In terms of vulnerability by design, David Lochbaum, Director of the Nuclear Safety Project with the Union of Concerned Scientists says Taiwan’s nuclear power stations use the same or similar technology used in the U.S., and could fail in the event of a Fukushima-esque disaster. Kuosheng uses boiling water reactor model 6 (BWR/6) and Maanshan boasts Westinghouse pressurized water reactors (PWR). “Our [the U.S.’] BWR/6s and PWRs are vulnerable to severe earthquakes like Fukushima. I've often said and written that any reactor operating in the US – if magically swapped out for the reactors in Fukushima on March 11, 2011, and subject to the same challenge – would experience the same fate. The timeline and path to disaster might be a little different, but the outcome would have been the same.”
In terms of population centers, there is also a problem with the two plants in north Taiwan, both around 50 km from downtown Taipei. The NRDC report, using 2011 statistics, noted that 5.5 million people lived within a 30 km radius of Kuosheng, and 4.7 million within 30 km of Chinshan. “A severe nuclear accident at either of these stations could have devastating consequences for the entire country...With respect to earthquake and tsunami hazards, and large nearby populations, Taiwan’s six reactors represent outliers in terms of high risks and consequences from a nuclear reactor accident.”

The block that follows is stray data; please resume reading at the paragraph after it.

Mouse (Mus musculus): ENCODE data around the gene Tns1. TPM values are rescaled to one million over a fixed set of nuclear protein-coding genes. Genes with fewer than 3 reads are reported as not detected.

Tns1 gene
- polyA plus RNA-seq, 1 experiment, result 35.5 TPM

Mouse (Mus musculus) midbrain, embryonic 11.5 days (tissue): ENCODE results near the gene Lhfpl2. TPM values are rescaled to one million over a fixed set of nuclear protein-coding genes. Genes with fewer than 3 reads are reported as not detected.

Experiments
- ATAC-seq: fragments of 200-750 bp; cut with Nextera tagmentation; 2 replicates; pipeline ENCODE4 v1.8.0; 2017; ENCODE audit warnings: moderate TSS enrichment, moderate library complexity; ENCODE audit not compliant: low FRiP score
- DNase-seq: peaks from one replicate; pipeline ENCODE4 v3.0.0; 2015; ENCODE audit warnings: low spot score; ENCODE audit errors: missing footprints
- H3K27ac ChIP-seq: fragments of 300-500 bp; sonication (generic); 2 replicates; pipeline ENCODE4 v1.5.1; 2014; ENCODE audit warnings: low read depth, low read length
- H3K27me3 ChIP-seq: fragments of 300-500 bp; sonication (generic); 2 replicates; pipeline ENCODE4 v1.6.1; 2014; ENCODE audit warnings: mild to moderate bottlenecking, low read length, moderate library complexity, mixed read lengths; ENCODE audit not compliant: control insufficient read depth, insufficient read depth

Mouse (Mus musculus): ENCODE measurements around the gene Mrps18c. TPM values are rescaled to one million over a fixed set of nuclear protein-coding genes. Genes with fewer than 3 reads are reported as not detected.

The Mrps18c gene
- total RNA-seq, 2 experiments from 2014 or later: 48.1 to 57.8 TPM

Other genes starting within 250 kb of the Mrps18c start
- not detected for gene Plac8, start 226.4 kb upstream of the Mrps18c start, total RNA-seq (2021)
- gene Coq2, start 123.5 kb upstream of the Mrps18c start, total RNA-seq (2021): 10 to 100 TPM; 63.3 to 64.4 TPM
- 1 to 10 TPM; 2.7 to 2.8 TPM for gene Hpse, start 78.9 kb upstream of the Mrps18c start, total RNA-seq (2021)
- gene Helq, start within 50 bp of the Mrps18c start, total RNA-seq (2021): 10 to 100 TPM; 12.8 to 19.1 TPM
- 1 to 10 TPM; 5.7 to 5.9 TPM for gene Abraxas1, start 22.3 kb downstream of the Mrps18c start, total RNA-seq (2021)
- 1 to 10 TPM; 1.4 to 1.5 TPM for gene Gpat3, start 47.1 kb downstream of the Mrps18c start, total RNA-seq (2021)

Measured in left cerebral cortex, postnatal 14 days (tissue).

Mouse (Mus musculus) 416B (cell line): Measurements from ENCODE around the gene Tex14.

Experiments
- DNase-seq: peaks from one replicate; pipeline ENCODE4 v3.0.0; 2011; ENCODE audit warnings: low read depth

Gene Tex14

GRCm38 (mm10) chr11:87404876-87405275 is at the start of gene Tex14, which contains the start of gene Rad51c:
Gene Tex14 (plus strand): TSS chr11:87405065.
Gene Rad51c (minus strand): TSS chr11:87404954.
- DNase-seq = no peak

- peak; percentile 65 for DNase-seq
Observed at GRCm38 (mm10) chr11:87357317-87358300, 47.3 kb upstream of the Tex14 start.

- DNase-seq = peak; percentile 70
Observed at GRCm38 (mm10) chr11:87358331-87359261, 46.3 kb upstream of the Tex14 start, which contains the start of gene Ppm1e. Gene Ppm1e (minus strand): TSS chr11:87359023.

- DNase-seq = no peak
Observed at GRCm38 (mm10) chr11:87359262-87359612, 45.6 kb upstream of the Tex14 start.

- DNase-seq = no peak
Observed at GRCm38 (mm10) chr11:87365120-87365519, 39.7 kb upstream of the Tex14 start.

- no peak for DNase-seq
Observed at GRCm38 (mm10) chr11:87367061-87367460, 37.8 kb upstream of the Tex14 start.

The situation with Kuosheng, which still has one operational reactor, is even more serious than at Fukushima. Lochbaum says that “Kuosheng [has] a much higher population within 30 km of the plant than most other reactors – way more than around Fukushima. The last layer of defense against a nuclear reactor accident is evacuation – getting people out before the radioactive plume passes through. The higher the population, the more challenging it is to move them out in time. And the higher the consequences of not getting people out of harm's way.”
It all hinges, he says, on whether the contingency plans have been sufficiently upgraded since the Japanese tragedy – for example the emergency power support is crucial; a few hours back up is not enough. Power is needed to quickly resolve safety issues. Lochbaum says he is not aware of any contingency plans for Taiwan’s reactors either before or updates after Fukushima. However, though this summer's massive power blackout was down to human error, the strains on Taiwan's power grid are well known.
It is not a question about operating standards, the World Nuclear Association notes that global oversight organizations concluded in 2013 that safety standards for Taiwan’s nuclear plants are “generally high and comply with international state-of-the-art practices.” Rather, it is about how to safely contain the nuclear material in the plant in the event of a serious accident caused by seismic activity. And in this respect, that 2013 review “recommended that Taiwan should update its assessment of all natural hazards, notably earthquakes and tsunamis, so as to be better prepared for such.” A 2016 paper by Shang Su-wu on the, albeit unlikely, but real possibility of nuclear disaster noted, “Taiwan's insufficient level of preparation would make external disaster relief crucial.”
On 11 March 2011, a massive earthquake measuring 9.1 on the Richter scale around 3 p.m. led to a tsunami with 15-meter waves to cause three reactors at the Daiichi nuclear power plant to go into melt-down. The death toll varies according to who you ask but in 2016 the World Heath Organization reported that the disaster led to 2,579 missing people, and the death of 15,891 others.
Editor: David Green